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BY WAYNE LAUGESENRegister Correspondent
WASHINGTON— The Center for Immigration Studies doesn’t
mince words when discussing the support American bishops give to immigrants.
“It seems downright immoral,” said John Keeley, a
practicing Catholic and director of communications at the Center for
Immigration Studies, a Washington, D.C.-based public policy organization that
wants to eliminate illegal immigration and greatly reduce legal immigration.
The U.S. Conference of Catholic Bishops expressed strong
opposition Dec. 14 to the Border Protection, Anti-Terrorism, and Illegal
Immigration Control Act — a measure designed to curb illegal immigration,
including a border wall. The House of Representatives passed the measure Dec.
16 in a 239-182 vote. The Senate will take up the legislation in the coming
With the bill about to be introduced in the House, the
bishops came out with a statement Nov. 16, during their regular fall meeting in
Washington. They called on dioceses to work harder at countering growing
anti-immigration sentiment and to protect the human rights of foreign-born
“The Church’s voice on behalf of immigrants is more
critically needed than ever before,” Bishop Gerald Barnes, who chairs the
bishops’ Committee on Migration, said at the conference. “We have an
opportunity to better inform our people about the situation of immigrants and
how our nation’s laws need to be changed to reflect a more just approach to
immigrants and immigration policy.”
The Committee on Migration last May launched the Justice
for Immigrants Campaign, which asked U.S. bishops to find ways to support
immigrants who live and worship in their dioceses. The campaign has asked each
bishop to appoint a coordinator to oversee immigration support programs and to
interface with the national campaign. About 50 coordinators have been
“There’s a growing anti-immigrant sentiment in this
country, even among some Catholics who themselves trace their roots to the
immigrant experience,” Bishop Barnes said.
Case in point: Fernando Peña of Denver. Peña immigrated
legally to the United States decades ago and became a citizen. A Catholic, Peña
wants illegal immigrants deported.
“We left California because it has been essentially
destroyed by illegal immigrants,” Peña said. “Now we are seeing the same thing
in Colorado. Why? Because illegal Mexicans are moving in.”
Bishop Barnes told his fellow bishops that aiding
immigrants in an increasingly hostile environment requires the culture to
develop values of compassion and love of fellow humans.
“We must have more dioceses involved. The Church’s voice,
on behalf of immigrants, is more critically needed than ever before,” the
bishop told the conference.
Bishop Nicholas DiMarzio of Brooklyn said the Committee
on Migration is considering a proposal that would ask bishops to support a
legalization bill, which would facilitate illegal immigrants in gaining legal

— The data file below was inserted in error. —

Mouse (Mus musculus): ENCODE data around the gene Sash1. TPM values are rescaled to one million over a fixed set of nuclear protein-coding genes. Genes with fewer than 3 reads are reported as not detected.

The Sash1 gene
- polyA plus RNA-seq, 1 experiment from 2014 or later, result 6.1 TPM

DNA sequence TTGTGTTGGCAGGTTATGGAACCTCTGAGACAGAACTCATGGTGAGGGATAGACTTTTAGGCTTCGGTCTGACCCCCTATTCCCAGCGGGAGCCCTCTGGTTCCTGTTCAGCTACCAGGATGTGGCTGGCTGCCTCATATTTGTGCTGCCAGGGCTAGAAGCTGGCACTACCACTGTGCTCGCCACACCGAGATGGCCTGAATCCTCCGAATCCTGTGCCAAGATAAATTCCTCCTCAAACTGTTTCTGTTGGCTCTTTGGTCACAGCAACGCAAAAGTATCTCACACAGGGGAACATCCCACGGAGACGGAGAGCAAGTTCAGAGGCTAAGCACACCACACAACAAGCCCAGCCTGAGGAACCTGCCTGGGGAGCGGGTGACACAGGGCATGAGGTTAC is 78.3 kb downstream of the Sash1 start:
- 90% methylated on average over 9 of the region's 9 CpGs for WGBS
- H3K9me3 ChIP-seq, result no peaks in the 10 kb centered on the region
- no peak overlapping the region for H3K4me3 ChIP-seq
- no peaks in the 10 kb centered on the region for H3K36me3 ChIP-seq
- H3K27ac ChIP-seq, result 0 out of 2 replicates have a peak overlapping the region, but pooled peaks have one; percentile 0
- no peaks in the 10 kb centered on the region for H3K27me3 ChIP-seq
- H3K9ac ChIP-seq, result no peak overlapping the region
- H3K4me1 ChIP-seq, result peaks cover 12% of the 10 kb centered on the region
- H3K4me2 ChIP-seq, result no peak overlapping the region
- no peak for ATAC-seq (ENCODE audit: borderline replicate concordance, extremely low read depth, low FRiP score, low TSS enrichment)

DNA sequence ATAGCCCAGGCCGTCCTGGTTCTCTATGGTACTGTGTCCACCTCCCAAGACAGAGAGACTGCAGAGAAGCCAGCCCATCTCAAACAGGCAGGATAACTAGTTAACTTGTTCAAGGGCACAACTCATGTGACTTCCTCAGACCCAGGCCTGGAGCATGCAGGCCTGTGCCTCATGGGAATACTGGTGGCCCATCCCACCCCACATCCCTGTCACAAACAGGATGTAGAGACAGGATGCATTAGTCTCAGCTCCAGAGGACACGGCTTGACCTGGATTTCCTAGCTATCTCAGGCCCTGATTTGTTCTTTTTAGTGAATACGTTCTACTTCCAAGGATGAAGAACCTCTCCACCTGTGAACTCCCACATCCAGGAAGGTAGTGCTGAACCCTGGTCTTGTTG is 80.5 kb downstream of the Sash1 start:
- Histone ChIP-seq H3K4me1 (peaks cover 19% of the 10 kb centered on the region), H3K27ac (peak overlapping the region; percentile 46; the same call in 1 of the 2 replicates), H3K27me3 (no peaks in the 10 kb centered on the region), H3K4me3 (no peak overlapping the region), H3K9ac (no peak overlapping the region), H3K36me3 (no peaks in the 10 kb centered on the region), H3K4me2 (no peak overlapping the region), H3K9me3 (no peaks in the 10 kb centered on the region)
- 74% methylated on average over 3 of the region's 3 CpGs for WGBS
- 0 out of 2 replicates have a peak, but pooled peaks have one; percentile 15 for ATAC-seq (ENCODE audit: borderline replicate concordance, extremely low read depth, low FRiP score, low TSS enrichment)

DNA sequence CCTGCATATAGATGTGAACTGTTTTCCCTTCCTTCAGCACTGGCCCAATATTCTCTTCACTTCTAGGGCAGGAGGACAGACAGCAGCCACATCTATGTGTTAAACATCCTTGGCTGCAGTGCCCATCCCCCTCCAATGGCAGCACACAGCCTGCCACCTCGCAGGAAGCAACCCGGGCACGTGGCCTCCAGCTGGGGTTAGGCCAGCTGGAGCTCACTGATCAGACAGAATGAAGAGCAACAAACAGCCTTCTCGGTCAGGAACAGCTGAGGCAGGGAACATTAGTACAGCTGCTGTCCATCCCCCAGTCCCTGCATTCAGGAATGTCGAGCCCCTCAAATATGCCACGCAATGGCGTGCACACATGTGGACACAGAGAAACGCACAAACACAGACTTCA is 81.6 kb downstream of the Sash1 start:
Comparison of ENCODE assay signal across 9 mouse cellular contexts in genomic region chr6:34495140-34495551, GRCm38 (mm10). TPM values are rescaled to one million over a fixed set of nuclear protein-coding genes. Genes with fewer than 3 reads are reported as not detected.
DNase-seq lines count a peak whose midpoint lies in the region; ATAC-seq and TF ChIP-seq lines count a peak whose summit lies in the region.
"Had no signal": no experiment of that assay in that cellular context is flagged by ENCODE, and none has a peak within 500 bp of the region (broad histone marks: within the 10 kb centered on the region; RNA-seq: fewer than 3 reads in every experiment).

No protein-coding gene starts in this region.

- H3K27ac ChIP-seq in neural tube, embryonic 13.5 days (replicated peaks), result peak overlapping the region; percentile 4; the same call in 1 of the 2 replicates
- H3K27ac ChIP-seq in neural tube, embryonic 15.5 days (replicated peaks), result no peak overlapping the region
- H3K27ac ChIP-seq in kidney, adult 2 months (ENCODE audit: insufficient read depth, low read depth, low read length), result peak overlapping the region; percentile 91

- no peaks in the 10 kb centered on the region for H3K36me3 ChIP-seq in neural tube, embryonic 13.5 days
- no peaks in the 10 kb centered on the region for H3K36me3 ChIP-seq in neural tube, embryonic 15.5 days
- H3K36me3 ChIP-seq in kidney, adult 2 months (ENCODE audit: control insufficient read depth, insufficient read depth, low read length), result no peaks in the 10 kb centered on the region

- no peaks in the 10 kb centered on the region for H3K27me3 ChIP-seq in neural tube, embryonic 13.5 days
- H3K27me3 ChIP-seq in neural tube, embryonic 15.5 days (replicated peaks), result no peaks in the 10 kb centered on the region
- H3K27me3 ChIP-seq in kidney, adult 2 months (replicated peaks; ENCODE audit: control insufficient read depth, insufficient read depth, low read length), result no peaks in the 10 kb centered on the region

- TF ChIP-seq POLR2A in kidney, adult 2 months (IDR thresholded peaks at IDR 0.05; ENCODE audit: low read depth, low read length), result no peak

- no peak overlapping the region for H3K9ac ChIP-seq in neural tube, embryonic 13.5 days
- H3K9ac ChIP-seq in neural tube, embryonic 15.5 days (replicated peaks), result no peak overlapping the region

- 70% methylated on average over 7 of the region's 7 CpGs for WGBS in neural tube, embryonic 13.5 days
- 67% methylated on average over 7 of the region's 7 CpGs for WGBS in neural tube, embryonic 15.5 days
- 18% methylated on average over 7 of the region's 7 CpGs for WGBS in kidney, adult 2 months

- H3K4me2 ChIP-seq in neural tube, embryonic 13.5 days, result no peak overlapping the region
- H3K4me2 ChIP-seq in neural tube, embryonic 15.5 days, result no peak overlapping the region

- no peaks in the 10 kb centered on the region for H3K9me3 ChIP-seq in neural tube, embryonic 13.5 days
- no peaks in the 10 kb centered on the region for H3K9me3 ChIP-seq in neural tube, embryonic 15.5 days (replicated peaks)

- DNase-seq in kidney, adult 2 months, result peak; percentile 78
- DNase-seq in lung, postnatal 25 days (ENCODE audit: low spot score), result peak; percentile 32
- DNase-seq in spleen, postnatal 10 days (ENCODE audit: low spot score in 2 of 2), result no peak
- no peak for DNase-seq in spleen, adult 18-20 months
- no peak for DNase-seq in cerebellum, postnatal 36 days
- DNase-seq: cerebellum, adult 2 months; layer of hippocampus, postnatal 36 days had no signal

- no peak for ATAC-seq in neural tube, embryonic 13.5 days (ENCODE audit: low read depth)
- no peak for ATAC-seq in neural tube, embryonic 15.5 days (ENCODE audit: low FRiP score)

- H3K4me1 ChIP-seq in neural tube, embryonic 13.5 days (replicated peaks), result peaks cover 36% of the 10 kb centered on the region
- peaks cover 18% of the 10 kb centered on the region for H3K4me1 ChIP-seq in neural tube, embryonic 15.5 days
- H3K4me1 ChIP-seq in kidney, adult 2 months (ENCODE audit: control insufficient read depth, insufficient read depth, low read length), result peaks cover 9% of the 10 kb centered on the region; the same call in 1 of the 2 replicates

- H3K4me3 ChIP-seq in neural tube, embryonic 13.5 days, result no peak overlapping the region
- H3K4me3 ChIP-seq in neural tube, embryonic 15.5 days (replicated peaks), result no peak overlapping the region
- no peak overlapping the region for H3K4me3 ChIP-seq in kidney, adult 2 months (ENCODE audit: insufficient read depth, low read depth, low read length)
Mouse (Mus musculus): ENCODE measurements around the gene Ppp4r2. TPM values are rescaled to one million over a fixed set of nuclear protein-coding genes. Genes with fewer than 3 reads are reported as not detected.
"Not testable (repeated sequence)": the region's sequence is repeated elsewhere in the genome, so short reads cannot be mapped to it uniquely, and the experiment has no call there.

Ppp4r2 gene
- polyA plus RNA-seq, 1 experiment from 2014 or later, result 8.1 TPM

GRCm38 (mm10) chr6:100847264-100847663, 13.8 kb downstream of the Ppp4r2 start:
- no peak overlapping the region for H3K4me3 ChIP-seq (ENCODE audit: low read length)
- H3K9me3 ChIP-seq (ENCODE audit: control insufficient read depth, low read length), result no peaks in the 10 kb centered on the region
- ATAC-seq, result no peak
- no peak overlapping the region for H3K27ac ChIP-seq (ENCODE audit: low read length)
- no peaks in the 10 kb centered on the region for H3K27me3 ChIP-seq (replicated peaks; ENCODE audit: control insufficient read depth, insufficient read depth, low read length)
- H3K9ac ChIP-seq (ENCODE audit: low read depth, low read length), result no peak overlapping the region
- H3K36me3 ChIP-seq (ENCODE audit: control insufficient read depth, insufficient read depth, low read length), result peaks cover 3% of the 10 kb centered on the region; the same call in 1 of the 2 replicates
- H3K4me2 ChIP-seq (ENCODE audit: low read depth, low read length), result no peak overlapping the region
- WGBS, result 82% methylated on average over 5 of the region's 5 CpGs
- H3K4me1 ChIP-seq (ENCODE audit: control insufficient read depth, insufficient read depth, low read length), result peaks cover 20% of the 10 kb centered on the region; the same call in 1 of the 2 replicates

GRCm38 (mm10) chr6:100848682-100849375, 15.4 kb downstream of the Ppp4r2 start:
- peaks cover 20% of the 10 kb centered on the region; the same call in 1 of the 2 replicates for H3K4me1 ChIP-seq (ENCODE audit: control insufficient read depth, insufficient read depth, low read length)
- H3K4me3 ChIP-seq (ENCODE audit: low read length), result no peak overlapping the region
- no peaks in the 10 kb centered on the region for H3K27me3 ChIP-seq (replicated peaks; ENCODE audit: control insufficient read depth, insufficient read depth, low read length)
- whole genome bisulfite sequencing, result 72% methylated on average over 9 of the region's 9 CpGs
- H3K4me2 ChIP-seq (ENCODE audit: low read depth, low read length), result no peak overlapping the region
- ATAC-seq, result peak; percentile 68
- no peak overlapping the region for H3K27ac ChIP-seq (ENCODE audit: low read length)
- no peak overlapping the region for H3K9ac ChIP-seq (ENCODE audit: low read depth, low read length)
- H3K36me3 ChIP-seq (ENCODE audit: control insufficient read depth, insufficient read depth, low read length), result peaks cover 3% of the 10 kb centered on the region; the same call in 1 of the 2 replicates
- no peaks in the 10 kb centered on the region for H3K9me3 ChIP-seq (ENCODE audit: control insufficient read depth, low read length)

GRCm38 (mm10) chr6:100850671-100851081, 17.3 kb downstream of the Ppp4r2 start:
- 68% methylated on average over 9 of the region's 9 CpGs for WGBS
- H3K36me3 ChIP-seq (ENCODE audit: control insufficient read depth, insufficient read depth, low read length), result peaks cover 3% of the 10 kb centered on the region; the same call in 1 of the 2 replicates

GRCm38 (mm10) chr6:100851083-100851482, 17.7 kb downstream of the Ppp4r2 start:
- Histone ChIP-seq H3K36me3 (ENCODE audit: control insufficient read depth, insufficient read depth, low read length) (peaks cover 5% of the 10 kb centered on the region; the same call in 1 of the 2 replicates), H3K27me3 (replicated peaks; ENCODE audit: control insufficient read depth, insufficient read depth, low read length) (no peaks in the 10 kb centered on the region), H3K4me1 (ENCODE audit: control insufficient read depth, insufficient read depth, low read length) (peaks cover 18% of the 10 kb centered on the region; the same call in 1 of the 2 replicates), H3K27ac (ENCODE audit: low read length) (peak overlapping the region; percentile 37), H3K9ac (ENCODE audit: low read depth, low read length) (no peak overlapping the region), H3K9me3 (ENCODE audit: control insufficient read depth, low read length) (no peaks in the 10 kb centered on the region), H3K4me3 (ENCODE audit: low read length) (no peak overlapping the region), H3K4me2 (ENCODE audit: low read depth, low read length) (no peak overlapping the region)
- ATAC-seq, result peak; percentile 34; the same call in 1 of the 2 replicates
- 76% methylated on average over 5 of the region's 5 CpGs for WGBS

status and ultimately citizenship.
“Many of these people are our parishioners and they need
our assistance,” DiMarzio said.
DiMarzio, a member of the Committee on Migration, said
that he doesn’t care about the likely negative political ramifications the
Church might face by supporting illegal immigrants in a society that’s growing
“We’re coming out for human beings who are in this
country already,” DiMarzio said. “These are essential workers. They don’t live
in parks and tents. They are integrated into our society. As a nation, it’s
hypocrisy of the first degree to render them as second-class citizens while
benefiting from their labor. We are not for undocumented immigration. We
believe it’s bad for the country and bad for the individual. We believe
immigration laws should reflect reality, and right now it’s a flawed system.
Keeley said it would be more compassionate for bishops to
support deportation of illegal immigrants because the presence of illegal
immigrants hurts “the working poor” who live and work in the United States
“There is an array of indicators suggesting that our
current immigration policy does a great job of importing cheap labor, and
growing the ranks of the uninsured and poor in this country,” Keeley said.
“That doesn’t seem a recipe for social and economic cohesion.”
In opposing the Border Protection, Anti-Terrorism, and
Illegal Immigration Control Act, the bishops said they are most concerned about
provisions that would:
Expand expedited removal of illegal immigrants;
Mandate detention of immigrants attempting to enter the United States
Make it more difficult for long-term undocumented residents to obtain
citizenship, and even restrict their ability to apply for citizenship and
Make “unlawful presence” in the United States a crime rather than a civil
One element of the bill that Bishop Barnes said he is
particularly concerned about would apply criminal penalties to people who give
assistance to illegal immigrants, including those working with Church
“The legislation would place parish, diocesan, and social
service program staff at risk of criminal prosecution simply for performing
their job,” Bishop Barnes said.
The proposed legislation provides for penalties for human
Keeley said the bill represents a responsible effort to
protect Americans and the American way of life from the dangers and economic
threats posed by “runaway” immigration.
“A sizable segment of contemporary immigrants come from
Latin and Central America, which are overwhelmingly Catholic,” Keeley said. “To
the bishops, these are constituents coming across the border. It means more
Bishop DiMarzio said Catholic bishops are concerned with
the welfare of all human beings, Catholic or otherwise.
Wayne Laugesen writes
from Boulder, Colorado.